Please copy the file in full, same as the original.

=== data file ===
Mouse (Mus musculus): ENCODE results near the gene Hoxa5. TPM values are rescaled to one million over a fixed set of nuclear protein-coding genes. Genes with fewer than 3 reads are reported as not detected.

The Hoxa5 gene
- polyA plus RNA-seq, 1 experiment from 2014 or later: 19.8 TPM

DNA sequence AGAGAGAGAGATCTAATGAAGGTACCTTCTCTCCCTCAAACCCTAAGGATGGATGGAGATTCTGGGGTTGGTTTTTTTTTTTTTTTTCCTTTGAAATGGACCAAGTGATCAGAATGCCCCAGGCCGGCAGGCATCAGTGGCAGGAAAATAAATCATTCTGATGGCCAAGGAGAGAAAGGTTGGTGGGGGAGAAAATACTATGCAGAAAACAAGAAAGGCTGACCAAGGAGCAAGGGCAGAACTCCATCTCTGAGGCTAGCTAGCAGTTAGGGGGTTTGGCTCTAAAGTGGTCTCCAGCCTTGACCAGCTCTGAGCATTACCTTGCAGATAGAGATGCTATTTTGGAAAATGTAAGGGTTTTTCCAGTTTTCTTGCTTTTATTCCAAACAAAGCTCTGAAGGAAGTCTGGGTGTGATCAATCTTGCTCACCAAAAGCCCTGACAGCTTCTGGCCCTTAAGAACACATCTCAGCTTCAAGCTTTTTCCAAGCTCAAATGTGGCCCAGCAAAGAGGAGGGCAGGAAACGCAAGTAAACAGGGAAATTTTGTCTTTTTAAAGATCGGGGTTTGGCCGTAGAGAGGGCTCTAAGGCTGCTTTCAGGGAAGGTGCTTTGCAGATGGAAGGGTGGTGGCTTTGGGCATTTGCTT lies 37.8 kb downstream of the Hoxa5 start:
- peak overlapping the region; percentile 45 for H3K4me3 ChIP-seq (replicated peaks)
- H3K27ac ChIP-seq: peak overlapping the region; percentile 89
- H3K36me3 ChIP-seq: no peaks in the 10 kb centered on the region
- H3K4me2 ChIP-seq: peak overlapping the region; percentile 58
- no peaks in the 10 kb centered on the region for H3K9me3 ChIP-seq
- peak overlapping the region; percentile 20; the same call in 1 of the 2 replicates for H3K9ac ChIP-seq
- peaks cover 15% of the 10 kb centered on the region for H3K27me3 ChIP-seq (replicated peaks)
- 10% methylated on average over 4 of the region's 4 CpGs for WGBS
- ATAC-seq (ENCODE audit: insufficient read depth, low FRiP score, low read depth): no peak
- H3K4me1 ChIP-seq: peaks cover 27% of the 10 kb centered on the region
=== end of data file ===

Mouse (Mus musculus): ENCODE results near the gene Hoxa5. TPM values are rescaled to one million over a fixed set of nuclear protein-coding genes. Genes with fewer than 3 reads are reported as not detected.

The Hoxa5 gene
- polyA plus RNA-seq, 1 experiment from 2014 or later: 19.8 TPM

DNA sequence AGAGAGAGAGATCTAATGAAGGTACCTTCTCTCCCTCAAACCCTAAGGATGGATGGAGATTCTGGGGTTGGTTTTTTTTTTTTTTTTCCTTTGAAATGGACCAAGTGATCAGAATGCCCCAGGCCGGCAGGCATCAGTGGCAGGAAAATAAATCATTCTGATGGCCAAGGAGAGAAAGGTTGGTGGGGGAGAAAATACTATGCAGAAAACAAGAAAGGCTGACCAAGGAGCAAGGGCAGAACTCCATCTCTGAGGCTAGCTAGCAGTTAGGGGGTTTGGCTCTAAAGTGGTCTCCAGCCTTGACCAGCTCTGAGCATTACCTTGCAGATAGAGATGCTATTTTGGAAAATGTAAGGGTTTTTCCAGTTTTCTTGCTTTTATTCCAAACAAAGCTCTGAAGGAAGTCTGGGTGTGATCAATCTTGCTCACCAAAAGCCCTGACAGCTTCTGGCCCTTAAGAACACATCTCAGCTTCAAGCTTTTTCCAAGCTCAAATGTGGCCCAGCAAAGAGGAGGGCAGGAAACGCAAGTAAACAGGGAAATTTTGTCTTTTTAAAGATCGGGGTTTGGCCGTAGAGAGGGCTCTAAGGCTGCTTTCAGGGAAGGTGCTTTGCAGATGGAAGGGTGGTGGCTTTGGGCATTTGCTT lies 37.8 kb downstream of the Hoxa5 start:
- peak overlapping the region; percentile 45 for H3K4me3 ChIP-seq (replicated peaks)
- H3K27ac ChIP-seq: peak overlapping the region; percentile 89
- H3K36me3 ChIP-seq: no peaks in the 10 kb centered on the region
- H3K4me2 ChIP-seq: peak overlapping the region; percentile 58
- no peaks in the 10 kb centered on the region for H3K9me3 ChIP-seq
- peak overlapping the region; percentile 20; the same call in 1 of the 2 replicates for H3K9ac ChIP-seq
- peaks cover 15% of the 10 kb centered on the region for H3K27me3 ChIP-seq (replicated peaks)
- 10% methylated on average over 4 of the region's 4 CpGs for WGBS
- ATAC-seq (ENCODE audit: insufficient read depth, low FRiP score, low read depth): no peak
- H3K4me1 ChIP-seq: peaks cover 27% of the 10 kb centered on the region